Turning carbon emissions from blast furnace gas into
bioethanol at ArcelorMittal Gent
The plant uses a naturally occurring bacteria which feeds on carbon monoxide (CO). “It’s a very energy efficient process as microbes do all the work,” says Wim Van der Stricht, coordinator of the project.
Wim Van der Stricht
“The challenge is to incorporate that natural process into a large-scale, well-established industry. And we’ve done that by innovating and working with partners such as LanzaTech and Primetals Technologies. We’ve also received funding from the European Union’s Horizon 2020 research and innovation programme.”
ArcelorMittal is partnering with specialist companies to realise Europe’s first bio-ethanol plant to use steelmaking gases
“This plant is a perfect example of the circular economy in action,” says Carl De Maré, vice president of Technology Strategy at ArcelorMittal. “A waste material from steelmaking is being converted into real-world products which are useful, valuable, and sustainable. This plant can produce enough fuel to power 100,000 vehicles using pure bioethanol for a year.”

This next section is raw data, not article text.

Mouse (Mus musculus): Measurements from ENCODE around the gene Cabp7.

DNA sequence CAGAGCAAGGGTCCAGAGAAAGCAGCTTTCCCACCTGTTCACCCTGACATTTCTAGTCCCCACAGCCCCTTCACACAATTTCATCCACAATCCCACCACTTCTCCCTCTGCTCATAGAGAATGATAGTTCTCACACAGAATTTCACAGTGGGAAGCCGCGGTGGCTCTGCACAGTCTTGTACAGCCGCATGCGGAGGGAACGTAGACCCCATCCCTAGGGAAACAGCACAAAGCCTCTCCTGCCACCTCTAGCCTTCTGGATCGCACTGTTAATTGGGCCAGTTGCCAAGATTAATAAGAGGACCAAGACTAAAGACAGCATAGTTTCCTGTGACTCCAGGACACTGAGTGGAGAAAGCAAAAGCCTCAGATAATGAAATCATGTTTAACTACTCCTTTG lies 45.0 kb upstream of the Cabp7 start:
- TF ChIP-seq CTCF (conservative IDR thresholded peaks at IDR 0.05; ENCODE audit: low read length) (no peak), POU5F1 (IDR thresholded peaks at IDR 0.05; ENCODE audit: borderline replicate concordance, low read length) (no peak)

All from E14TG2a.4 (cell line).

Many existing bioethanol plants use agricultural products as a feedstock. Typically, this comes from crops such as sugar cane, wheat, and corn which take up land and resources which could be used for food production. “With our technology, we use recycled carbon, so there is no need to tie-up valuable arable land,” explains Wim Van der Stricht.
The process is relatively simple and sustainable
ArcelorMittal’s aim for this project is to show that it is possible to create a carbon-neutral steel industry, not just one that produces low levels of carbon dioxide notes Carl De Maré: “The circular economy is critical to achieve that carbon-neutral status, but ArcelorMittal can’t do it alone.
We need additional partners in this new value chain and to help close the loop, we want our customers to be a part of this innovative technology. I urge every customer that utilises bioethanol, or is active in recycling waste streams, to get in touch through the project’s website.”
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